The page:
by Kent Sterling
What the hell kind of an awful representation of the state of Indiana would prowl the sidelines at Memorial Stadium if Indiana University decided to re-animate the long dormant mascot program at IU?
Terry Hutchens of the Indianapolis Star wrote a piece today quoting several fans, all with very different ideas about how and if a mascot should return. None agreed with the other, and therein lies the rub.
Either it would be some some giant hayseed in overalls named Harry Hoosier with straw sticking out of his sleeves, or an enormous gas pump named Ethel Ethanol (pleasing the clients is always job #1). Maybe “Hoagy Hoosier” a big glitter covered sandwich commemorating both Indiana’s love of food and Hoagy Carmichael, the writer of “Stardust” and “Georgia”.
Regardless of the choice, 80% of the people would hate it. The response would either be, “What the hell is that awful thing?”, or “Jesus, could we portray ourselves as any more feeble and stupid?”
For a good look at the national image of Indiana, you need look no further than two network sitcoms. “The Middle” (Wednesdays 8p, ABC) stars Patty Heaton as the mother of a family of idiots who shop at the “Hungry Hoosier”, and Amy Poehler is a civic employee in fictional Pawnee, Indiana, in “Parks and Recreation” (Thursdays 9:30p, NBC). References to obesity as a source of pride for Pawnee residents are both hilarious and a nightmare for every chamber of commerce in the state.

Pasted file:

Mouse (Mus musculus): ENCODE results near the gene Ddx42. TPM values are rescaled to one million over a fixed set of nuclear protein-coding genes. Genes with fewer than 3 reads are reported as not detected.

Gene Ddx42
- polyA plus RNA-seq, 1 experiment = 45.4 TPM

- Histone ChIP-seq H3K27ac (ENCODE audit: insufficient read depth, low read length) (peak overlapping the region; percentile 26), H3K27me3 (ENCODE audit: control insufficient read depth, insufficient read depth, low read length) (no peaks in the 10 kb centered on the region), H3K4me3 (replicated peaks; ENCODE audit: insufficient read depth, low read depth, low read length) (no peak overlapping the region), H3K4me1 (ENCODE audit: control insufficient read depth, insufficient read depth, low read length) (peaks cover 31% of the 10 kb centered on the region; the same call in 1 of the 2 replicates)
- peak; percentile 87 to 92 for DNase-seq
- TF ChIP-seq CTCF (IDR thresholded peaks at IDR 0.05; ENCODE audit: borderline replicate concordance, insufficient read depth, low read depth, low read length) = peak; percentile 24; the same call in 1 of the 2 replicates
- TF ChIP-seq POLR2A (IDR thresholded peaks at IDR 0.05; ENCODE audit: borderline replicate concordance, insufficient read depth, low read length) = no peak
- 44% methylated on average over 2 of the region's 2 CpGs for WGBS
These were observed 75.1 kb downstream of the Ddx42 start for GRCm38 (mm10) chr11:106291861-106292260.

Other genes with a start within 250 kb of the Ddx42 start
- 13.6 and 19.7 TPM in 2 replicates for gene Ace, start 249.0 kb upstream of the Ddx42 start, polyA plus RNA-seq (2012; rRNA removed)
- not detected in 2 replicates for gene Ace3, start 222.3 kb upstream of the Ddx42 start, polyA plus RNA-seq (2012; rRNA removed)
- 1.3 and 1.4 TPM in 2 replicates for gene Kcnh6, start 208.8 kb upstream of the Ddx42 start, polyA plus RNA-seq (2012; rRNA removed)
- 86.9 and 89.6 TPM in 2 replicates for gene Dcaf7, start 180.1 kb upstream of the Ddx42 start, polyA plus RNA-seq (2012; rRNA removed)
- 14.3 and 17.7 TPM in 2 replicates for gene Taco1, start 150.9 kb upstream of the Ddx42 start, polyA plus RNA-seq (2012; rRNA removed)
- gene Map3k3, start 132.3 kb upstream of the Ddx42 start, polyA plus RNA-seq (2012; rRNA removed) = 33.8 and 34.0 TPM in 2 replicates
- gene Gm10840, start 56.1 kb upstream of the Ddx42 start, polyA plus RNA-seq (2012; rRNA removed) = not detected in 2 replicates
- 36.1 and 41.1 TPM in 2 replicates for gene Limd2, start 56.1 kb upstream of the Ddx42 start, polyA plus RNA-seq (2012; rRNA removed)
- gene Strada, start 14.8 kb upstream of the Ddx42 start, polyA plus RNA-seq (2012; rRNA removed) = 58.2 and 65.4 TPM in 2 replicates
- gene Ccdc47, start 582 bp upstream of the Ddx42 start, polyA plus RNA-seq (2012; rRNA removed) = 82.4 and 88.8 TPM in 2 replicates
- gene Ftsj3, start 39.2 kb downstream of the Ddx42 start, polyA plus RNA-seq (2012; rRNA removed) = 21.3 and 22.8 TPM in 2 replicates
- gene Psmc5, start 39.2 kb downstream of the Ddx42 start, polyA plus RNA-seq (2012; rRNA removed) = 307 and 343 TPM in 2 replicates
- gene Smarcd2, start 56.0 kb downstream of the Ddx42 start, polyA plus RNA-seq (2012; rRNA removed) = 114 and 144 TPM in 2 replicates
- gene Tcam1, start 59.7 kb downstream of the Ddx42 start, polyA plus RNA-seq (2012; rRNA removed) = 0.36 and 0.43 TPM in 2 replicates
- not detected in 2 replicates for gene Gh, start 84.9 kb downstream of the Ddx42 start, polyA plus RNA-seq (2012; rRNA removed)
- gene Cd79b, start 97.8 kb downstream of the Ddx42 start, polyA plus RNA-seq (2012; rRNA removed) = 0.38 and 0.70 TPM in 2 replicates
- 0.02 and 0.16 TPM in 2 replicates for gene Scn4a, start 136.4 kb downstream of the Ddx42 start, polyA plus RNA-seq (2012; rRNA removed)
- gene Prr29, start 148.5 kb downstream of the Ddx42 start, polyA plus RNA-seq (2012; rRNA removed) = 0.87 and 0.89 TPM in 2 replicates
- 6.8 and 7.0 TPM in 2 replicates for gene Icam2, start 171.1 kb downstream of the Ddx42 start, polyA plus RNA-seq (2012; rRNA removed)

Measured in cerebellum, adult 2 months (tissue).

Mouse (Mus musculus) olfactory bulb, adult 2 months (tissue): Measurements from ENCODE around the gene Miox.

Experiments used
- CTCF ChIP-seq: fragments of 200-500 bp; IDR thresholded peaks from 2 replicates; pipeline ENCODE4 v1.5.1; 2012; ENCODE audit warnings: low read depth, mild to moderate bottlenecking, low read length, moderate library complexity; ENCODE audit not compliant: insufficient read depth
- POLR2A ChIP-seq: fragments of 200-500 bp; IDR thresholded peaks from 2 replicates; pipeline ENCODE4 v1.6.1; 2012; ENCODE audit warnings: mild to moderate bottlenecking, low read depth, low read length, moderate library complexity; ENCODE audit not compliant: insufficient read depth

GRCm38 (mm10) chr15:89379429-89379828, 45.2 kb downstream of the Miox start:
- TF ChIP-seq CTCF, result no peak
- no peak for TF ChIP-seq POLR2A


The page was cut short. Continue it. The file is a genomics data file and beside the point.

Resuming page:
Sadly, any mascot that accurately conveys the image of people in the state would be a horrifying reflection or a complete fraud. Best to just let sleeping dogs lie.
No doubt that the amount of goodwill a mascot can generate is a serious inducement to the university to stick a gymnast in a funny suit. Ask an eight year-old what he or she loves best about going to an Indiana Pacers game, and 90% will respond “Boomer”. Over the past few years, many adults would have agreed.
As IU tries to engage potential customers, it would be great to be able to send a mascot out to entertain kids and make appearances at client locations. But when the decision is made as to what this thing looks like, IU folks need to exercise care.
Purdue has “Purdue Pete” – a mascot that appears to be popular among Boilermaker fans, but is terrifying to children and a frowning menace to adults not clued into his heritage. “Pete” is a huge-headed frowning hulk of a hammer-wielding man, and how that promotes the Purdue image is anyone’s guess.
The university changed Pete’s appearance briefly this year before the outcry from students, alums, and high level staff caused the hurried return to the old Pete.
That will be the reaction Indiana University faces if it unveils a breaded tenderloin in tights.
Better to make no decision than a bad one, and that is the decision IU has made since its 1979 shaggy-haired Fred Flintstone look-a-like “Hoosier Pride” debuted and retired almost simultaneously.
My idea in the late 1980s was rejected out of hand, but I still think it’s the best because it’s already an accepted icon in Bloomington. It might be a little reminiscent of the bison that failed in the 1950s – in fact, giving it more than five seconds thought, it’s pretty obvious where the idea for the Nick’s English Hut mascot came from – but why not use what’s on the sign at Nick’s, including the Nick’s sweater.
He’s like Purdue Pete only angrier and hairier with horns, and instead of holding a hammer, he’s got a handful of delicious golden ale. What screams Bloomington more than a beer at Nick’s?